If you’re looking for a place to discuss all things Curling – be it players we love, games we’ve seen, bonspiels we’ve attended, or even advice on game theory and gear – there is a wonderful online community of curlers on the website Reddit. (For those of you who may not know, Reddit is a massive online site where users mainly post various pictures, stories, news articles, and discussion topics. These are are all further broken down into what are called “subreddits” where the content is geared towards the chosen topic. And yes, there is one called “Curling” devoted strictly to this awesome sport of ours.)
One of the discussions that appears every now and then (as new users come and go) is the topic of stabilizers. You know… these things. As discussions progress, there’s always some people who love using them, some people who think them to be a crutch, some people who feel they ought to be banned, some people who could take ’em or leave ’em, and some people who view them as an excellent teaching tool with which to start off new players before eventually “graduating” them into sliding out of the hack with a broom. My opinion on stabilizers mostly falls into this last group mentality, although I do take exception to the notion of “graduating to the broom.”
What makes the topic so lively and one that keeps coming up is that stabilizers are allowed at all levels of competition nationally and internationally. That’s right – you can use one at the Olympics. In fact, some Curlers have. (That’s skip Pal Trulsen from Team Norway at the 2002 Salt Lake City Winter Games. His team won the gold medal that year.)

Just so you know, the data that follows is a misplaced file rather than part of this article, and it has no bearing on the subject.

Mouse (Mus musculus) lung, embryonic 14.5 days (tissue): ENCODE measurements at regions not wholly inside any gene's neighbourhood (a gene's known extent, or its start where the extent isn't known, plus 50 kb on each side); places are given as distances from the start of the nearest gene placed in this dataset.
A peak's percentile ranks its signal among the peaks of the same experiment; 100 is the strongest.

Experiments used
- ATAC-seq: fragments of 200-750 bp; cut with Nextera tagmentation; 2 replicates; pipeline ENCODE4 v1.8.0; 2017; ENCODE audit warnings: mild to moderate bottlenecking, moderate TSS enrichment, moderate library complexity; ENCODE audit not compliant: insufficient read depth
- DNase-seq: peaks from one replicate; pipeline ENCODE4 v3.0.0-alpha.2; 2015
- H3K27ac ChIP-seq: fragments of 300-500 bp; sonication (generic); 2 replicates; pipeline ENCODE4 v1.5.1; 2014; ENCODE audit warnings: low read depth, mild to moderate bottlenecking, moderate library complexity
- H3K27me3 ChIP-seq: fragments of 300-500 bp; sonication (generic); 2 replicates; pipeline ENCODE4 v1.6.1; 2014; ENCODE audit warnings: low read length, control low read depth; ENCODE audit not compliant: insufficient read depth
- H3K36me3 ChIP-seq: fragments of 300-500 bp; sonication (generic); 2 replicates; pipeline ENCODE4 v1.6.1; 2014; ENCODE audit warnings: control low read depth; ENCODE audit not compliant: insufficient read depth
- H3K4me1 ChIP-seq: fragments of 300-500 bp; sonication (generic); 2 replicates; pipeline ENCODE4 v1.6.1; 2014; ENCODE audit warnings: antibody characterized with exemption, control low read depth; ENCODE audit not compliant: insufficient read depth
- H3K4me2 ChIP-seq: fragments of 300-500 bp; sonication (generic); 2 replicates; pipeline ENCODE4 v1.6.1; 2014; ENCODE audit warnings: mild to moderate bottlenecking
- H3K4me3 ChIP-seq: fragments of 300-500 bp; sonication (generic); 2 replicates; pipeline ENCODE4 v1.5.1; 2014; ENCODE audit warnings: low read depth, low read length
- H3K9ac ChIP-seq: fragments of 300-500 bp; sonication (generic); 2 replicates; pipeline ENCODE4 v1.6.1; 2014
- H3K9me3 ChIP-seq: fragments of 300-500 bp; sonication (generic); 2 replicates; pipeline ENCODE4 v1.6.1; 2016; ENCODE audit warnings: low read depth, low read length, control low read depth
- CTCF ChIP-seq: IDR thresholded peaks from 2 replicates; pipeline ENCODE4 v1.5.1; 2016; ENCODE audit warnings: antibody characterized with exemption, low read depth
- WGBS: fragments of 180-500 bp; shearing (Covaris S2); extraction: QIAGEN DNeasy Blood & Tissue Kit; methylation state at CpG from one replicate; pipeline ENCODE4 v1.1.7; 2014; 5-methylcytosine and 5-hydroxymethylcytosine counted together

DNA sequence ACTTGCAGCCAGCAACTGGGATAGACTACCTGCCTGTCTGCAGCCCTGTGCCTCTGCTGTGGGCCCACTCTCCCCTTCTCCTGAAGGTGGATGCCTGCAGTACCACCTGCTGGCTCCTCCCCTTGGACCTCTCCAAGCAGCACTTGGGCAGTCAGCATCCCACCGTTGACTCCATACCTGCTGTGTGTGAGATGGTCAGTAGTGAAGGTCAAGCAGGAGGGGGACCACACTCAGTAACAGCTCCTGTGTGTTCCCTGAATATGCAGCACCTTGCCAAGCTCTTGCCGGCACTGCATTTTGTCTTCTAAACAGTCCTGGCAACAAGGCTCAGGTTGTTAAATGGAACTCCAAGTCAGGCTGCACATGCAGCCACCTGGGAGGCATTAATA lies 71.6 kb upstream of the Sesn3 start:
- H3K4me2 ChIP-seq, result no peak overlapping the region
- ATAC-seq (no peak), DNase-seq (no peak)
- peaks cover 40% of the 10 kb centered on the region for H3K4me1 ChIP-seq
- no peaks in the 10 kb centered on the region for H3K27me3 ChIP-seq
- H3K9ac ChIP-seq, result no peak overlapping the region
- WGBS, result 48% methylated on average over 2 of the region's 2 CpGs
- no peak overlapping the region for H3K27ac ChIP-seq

It’s an interesting debate, to be sure, and one that I don’t think will ever come to a solid conclusion anytime soon. But it is a discussion occasionally worth having.
You see, I was always told stabilizers were there for beginners who may not have yet developed the balance needed for proper rock delivery. It’s supposed to help new players get used to putting their upper body’s weight on their non-dominant arm instead of the stone.
According to various sources I’ve read, “ideal” stone delivery should have almost, if not all of your weight on your sliding foot. Should you need it, your trailing leg is to be used for upright balance, but it should mostly just be there for drag to help you adjust your speed after pushing out of the hack. Your broom/stabilizer should only be there for lateral balance checks if you absolutely need it. (Theoretically speaking, you should ideally have such solid balance that you don’t need anything in your non-throwing hand at all.) The combination of these three contact points on the ice – sliding foot, trailing leg, and broom – should create a tripod-like effect for stability. This allows no weight to be placed on the rock at all – allowing for cleaner, more accurate delivery.
Again, all of this is in-theory.